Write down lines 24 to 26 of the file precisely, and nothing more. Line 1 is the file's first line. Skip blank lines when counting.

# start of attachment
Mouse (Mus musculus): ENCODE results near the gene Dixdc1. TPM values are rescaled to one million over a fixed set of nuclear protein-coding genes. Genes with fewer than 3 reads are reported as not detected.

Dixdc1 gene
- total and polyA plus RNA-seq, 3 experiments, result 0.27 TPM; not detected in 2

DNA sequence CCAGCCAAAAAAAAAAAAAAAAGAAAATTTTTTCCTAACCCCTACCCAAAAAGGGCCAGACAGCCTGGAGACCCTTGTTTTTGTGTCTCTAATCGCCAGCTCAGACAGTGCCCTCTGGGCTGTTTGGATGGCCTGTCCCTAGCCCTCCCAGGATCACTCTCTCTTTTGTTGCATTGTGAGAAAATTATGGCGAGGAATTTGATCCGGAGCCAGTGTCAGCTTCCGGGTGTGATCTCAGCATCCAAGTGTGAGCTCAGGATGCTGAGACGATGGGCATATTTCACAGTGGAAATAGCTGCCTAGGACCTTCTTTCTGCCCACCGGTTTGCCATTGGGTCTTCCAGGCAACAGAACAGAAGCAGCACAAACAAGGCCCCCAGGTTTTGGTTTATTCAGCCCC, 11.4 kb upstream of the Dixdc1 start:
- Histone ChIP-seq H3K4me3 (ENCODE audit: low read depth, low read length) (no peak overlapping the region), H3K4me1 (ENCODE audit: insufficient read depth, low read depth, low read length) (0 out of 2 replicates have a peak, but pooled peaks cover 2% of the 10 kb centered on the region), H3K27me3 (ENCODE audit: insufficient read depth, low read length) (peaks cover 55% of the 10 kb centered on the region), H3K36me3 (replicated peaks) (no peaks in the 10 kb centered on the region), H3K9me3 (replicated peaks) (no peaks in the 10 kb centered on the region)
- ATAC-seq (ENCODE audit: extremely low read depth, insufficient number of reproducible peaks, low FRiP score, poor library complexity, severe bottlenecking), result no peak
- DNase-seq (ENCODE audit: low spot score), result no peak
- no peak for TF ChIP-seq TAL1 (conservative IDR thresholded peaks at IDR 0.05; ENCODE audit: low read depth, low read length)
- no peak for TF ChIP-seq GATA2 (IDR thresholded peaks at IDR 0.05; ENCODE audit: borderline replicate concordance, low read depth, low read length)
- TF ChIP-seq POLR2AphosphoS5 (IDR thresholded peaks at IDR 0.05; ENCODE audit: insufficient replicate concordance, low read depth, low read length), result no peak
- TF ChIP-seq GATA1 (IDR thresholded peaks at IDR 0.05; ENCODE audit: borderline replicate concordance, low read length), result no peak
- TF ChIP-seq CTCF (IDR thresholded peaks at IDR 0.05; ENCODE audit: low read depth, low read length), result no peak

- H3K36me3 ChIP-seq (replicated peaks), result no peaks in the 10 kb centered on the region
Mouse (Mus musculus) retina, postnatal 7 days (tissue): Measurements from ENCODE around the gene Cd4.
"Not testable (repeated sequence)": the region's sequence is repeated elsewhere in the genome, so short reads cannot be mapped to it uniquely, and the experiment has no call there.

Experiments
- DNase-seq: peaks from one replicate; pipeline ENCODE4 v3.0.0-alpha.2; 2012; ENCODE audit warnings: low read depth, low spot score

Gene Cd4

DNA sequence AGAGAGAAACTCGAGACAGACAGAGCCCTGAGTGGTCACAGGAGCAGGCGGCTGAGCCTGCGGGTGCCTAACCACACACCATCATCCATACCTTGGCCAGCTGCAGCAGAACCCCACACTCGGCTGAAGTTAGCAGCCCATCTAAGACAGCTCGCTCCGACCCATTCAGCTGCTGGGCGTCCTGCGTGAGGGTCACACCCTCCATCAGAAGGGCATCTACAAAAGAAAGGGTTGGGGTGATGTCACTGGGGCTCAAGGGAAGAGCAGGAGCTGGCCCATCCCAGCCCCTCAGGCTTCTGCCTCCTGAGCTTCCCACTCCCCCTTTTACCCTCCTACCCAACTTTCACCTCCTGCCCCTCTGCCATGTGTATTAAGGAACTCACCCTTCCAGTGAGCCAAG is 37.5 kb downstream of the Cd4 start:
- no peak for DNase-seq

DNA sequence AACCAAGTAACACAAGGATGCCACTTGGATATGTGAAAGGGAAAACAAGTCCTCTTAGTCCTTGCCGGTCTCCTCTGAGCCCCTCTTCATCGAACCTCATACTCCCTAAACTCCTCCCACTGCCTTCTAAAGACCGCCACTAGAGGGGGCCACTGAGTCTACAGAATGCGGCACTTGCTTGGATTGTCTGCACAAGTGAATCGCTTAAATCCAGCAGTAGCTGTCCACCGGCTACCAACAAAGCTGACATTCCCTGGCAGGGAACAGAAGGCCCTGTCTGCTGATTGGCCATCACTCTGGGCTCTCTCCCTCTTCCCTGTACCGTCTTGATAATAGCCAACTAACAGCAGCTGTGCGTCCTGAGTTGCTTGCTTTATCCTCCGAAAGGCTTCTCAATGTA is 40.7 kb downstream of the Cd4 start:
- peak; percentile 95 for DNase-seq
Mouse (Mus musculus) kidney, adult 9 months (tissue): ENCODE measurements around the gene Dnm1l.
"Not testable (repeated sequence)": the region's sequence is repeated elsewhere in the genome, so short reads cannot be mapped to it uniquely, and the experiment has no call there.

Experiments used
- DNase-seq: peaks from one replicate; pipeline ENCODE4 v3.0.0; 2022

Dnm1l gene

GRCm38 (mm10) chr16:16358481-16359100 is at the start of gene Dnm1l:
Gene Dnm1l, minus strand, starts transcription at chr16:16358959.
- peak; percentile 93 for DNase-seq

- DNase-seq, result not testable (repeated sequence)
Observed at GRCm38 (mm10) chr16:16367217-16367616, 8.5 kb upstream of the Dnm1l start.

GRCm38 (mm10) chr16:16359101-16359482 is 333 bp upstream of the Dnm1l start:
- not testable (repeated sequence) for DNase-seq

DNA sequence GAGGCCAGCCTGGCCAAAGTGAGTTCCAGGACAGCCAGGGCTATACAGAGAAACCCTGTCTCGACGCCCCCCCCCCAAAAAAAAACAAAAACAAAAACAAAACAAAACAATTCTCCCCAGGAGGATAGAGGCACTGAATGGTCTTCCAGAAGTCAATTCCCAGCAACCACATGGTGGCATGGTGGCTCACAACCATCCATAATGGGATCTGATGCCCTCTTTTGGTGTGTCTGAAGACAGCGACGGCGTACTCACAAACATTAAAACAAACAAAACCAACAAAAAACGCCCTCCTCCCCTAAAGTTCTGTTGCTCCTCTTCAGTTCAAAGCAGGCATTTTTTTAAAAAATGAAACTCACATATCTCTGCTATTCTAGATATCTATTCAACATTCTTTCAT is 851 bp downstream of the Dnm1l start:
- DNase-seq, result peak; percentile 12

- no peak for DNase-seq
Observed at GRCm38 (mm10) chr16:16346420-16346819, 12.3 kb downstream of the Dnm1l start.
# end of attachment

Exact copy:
"Not testable (repeated sequence)": the region's sequence is repeated elsewhere in the genome, so short reads cannot be mapped to it uniquely, and the experiment has no call there.

Experiments used
- DNase-seq: peaks from one replicate; pipeline ENCODE4 v3.0.0; 2022